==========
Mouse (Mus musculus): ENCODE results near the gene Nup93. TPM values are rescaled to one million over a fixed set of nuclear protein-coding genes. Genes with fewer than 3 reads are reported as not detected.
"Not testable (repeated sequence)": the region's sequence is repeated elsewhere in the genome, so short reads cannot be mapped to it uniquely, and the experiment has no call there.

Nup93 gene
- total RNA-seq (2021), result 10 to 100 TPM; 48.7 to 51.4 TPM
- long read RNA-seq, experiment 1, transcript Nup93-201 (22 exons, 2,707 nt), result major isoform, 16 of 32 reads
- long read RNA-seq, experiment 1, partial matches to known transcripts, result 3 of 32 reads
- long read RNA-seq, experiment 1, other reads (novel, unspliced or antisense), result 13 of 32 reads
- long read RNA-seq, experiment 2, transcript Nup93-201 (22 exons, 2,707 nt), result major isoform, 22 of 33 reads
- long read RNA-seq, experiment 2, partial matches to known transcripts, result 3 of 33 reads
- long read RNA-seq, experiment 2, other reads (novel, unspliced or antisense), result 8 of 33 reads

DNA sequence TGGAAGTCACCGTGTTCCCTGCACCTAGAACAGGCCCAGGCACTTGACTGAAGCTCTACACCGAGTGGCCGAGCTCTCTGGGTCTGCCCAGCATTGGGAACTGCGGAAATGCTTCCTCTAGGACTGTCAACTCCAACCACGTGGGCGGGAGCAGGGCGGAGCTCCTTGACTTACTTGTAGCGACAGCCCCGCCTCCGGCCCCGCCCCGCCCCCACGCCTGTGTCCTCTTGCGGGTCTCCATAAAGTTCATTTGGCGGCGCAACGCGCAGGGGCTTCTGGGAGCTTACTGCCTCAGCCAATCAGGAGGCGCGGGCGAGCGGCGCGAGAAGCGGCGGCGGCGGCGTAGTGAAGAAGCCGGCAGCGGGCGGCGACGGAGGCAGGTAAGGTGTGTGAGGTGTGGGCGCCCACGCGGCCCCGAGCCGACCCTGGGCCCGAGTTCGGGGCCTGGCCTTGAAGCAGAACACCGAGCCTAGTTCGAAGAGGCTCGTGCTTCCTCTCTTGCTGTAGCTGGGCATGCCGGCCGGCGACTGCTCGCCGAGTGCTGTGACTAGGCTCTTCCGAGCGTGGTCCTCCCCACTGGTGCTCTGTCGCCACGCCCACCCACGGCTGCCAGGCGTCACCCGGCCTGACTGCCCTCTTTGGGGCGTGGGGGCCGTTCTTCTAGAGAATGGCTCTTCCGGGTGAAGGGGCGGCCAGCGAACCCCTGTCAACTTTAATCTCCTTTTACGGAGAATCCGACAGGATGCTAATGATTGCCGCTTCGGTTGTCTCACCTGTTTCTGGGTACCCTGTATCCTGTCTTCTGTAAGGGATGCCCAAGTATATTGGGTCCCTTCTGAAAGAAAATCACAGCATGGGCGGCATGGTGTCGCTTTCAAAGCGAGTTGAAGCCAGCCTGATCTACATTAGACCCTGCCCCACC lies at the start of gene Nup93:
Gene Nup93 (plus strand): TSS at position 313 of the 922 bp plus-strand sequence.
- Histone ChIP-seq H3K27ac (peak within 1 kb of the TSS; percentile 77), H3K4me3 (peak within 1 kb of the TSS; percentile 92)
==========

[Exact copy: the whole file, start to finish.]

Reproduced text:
Mouse (Mus musculus): ENCODE results near the gene Nup93. TPM values are rescaled to one million over a fixed set of nuclear protein-coding genes. Genes with fewer than 3 reads are reported as not detected.
"Not testable (repeated sequence)": the region's sequence is repeated elsewhere in the genome, so short reads cannot be mapped to it uniquely, and the experiment has no call there.

Nup93 gene
- total RNA-seq (2021), result 10 to 100 TPM; 48.7 to 51.4 TPM
- long read RNA-seq, experiment 1, transcript Nup93-201 (22 exons, 2,707 nt), result major isoform, 16 of 32 reads
- long read RNA-seq, experiment 1, partial matches to known transcripts, result 3 of 32 reads
- long read RNA-seq, experiment 1, other reads (novel, unspliced or antisense), result 13 of 32 reads
- long read RNA-seq, experiment 2, transcript Nup93-201 (22 exons, 2,707 nt), result major isoform, 22 of 33 reads
- long read RNA-seq, experiment 2, partial matches to known transcripts, result 3 of 33 reads
- long read RNA-seq, experiment 2, other reads (novel, unspliced or antisense), result 8 of 33 reads

DNA sequence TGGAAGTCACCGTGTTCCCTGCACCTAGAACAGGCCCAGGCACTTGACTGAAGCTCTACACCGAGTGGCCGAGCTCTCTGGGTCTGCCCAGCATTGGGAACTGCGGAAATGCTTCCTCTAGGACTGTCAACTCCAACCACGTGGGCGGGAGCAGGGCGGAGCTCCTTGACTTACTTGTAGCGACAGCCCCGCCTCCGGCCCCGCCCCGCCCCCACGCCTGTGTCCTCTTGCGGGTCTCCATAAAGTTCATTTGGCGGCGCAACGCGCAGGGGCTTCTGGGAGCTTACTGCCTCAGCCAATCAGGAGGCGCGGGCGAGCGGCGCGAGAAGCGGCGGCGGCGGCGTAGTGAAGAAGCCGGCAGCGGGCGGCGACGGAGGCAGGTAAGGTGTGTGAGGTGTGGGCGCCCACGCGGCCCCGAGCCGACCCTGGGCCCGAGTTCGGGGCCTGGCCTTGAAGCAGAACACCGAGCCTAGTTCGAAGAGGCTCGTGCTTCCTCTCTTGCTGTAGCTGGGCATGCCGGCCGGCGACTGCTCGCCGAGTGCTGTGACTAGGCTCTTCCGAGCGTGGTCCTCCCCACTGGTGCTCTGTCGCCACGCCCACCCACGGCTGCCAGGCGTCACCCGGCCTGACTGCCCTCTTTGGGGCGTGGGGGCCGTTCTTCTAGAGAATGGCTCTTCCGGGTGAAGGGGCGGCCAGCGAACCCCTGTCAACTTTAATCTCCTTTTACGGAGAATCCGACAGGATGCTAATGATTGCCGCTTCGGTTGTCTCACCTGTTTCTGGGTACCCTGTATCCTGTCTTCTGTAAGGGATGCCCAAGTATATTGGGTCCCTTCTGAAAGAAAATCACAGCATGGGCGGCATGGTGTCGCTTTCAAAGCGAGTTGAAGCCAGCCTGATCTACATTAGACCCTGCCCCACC lies at the start of gene Nup93:
Gene Nup93 (plus strand): TSS at position 313 of the 922 bp plus-strand sequence.
- Histone ChIP-seq H3K27ac (peak within 1 kb of the TSS; percentile 77), H3K4me3 (peak within 1 kb of the TSS; percentile 92)